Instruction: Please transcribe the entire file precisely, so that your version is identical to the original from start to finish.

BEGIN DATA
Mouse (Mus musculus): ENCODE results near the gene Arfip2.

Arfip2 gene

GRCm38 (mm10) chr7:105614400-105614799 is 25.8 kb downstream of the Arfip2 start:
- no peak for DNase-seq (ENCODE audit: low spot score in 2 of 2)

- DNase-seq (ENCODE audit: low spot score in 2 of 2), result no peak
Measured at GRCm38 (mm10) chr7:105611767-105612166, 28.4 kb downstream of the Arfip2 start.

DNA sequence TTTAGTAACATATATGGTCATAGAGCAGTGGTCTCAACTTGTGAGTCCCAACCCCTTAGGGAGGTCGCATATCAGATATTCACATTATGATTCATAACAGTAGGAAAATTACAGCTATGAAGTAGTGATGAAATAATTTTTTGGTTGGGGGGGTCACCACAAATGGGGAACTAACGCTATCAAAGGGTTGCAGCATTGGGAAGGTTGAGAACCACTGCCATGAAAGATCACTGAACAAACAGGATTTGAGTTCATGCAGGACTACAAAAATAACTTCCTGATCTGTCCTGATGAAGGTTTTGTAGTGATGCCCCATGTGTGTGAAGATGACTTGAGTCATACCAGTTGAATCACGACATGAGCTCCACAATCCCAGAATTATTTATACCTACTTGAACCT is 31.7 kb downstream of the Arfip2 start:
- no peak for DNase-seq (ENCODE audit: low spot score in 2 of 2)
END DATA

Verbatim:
Mouse (Mus musculus): ENCODE results near the gene Arfip2.

Arfip2 gene

GRCm38 (mm10) chr7:105614400-105614799 is 25.8 kb downstream of the Arfip2 start:
- no peak for DNase-seq (ENCODE audit: low spot score in 2 of 2)

- DNase-seq (ENCODE audit: low spot score in 2 of 2), result no peak
Measured at GRCm38 (mm10) chr7:105611767-105612166, 28.4 kb downstream of the Arfip2 start.

DNA sequence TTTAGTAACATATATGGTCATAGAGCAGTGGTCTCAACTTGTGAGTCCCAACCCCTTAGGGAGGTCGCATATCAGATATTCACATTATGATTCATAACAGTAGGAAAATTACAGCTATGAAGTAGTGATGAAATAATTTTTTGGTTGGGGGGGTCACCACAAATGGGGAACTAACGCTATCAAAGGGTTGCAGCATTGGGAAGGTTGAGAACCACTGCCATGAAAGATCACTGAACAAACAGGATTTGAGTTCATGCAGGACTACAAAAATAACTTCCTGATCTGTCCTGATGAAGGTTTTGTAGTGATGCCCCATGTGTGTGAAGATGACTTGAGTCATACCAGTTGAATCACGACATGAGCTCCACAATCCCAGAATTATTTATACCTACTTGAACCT is 31.7 kb downstream of the Arfip2 start:
- no peak for DNase-seq (ENCODE audit: low spot score in 2 of 2)